WASHINGTON (AP) - Wal-Mart and other large retailers won't be required to pay their employees a "living wage" of at least $12.50 an hour in the District of Columbia.
The D.C. Council failed to override Mayor Vincent Gray's veto of the wage bill on Tuesday, signaling an end to an effort that made the nation's capital part of a national debate over compensation for low-wage workers.
A two-thirds majority was required to override the veto. The council fell two votes short, voting 7-6 to override. The bill was approved in July by an 8-5 margin.
Gray called the bill a job-killer, saying it would drive Wal-Mart and other retailers out of the city. Debate over the bill has led the council to consider a minimum wage increase for all workers.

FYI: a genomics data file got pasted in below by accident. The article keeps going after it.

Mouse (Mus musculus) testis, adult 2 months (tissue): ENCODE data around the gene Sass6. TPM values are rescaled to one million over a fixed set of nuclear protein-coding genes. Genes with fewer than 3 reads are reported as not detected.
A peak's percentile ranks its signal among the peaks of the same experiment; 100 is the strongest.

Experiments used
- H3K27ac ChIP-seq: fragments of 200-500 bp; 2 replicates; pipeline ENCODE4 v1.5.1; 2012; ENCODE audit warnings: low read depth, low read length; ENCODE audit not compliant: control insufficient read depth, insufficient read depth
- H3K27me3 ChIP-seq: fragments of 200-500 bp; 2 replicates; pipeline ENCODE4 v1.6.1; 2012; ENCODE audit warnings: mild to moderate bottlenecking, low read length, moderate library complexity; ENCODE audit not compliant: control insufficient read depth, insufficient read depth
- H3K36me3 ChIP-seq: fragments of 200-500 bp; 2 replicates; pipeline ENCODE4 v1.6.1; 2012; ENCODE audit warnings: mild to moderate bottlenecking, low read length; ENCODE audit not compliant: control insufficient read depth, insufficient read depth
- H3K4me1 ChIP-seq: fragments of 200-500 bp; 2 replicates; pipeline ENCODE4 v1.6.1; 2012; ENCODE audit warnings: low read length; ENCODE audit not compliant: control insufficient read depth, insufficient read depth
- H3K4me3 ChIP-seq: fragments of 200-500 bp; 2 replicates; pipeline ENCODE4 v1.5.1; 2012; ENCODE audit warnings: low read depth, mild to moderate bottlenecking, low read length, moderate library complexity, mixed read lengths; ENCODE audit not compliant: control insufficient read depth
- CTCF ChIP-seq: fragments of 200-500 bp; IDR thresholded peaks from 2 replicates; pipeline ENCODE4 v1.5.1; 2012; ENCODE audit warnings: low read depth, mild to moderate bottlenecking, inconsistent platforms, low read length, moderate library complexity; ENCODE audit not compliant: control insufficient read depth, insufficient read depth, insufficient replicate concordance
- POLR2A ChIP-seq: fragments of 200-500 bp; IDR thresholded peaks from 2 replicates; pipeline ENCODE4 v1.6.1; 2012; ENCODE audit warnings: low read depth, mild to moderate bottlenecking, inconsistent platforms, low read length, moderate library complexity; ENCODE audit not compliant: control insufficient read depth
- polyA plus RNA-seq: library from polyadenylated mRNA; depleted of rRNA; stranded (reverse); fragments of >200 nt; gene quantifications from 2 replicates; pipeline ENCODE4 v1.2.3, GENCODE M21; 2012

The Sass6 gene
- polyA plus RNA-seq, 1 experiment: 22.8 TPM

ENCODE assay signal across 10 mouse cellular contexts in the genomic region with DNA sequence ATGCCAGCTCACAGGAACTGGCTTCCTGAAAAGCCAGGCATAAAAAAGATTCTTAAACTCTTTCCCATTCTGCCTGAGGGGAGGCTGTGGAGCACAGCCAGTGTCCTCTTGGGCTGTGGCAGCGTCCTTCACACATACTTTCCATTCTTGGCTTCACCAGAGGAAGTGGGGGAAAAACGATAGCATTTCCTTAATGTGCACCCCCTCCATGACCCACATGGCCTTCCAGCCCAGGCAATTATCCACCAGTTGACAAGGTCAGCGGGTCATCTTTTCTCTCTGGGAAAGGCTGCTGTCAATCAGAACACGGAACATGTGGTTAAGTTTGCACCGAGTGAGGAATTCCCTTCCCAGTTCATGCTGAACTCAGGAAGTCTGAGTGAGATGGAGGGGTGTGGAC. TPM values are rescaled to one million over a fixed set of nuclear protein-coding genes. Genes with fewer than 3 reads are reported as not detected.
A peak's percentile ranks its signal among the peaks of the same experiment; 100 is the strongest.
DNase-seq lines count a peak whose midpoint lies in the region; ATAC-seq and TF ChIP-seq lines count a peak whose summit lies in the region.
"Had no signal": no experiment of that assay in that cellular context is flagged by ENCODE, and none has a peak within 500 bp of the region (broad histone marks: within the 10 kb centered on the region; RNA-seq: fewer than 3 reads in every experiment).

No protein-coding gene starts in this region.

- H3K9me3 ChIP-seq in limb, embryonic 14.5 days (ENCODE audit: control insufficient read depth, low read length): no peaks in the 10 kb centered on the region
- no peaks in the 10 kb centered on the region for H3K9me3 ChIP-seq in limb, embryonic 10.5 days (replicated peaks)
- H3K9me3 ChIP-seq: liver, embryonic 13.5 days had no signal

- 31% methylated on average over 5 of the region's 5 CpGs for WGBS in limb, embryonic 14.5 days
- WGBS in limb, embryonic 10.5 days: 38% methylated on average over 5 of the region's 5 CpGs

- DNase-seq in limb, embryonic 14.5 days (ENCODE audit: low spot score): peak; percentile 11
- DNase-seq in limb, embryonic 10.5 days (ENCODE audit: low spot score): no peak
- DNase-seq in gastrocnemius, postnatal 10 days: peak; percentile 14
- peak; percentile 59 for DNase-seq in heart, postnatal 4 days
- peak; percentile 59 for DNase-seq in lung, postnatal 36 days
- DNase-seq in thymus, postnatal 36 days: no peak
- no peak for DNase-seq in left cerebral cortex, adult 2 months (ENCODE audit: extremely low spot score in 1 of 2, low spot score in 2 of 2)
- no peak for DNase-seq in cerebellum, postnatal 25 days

STATEMENT FROM WALMART
"We applaud those Council members who rejected pressure from special interest groups to do the right thing by their constituents. We look forward to being part of the solution in communities across D.C., especially in areas east of the river that have been traditionally overlooked by major retailers, when it comes to creating jobs, economic development opportunities and more affordable shopping options in Washington, D.C."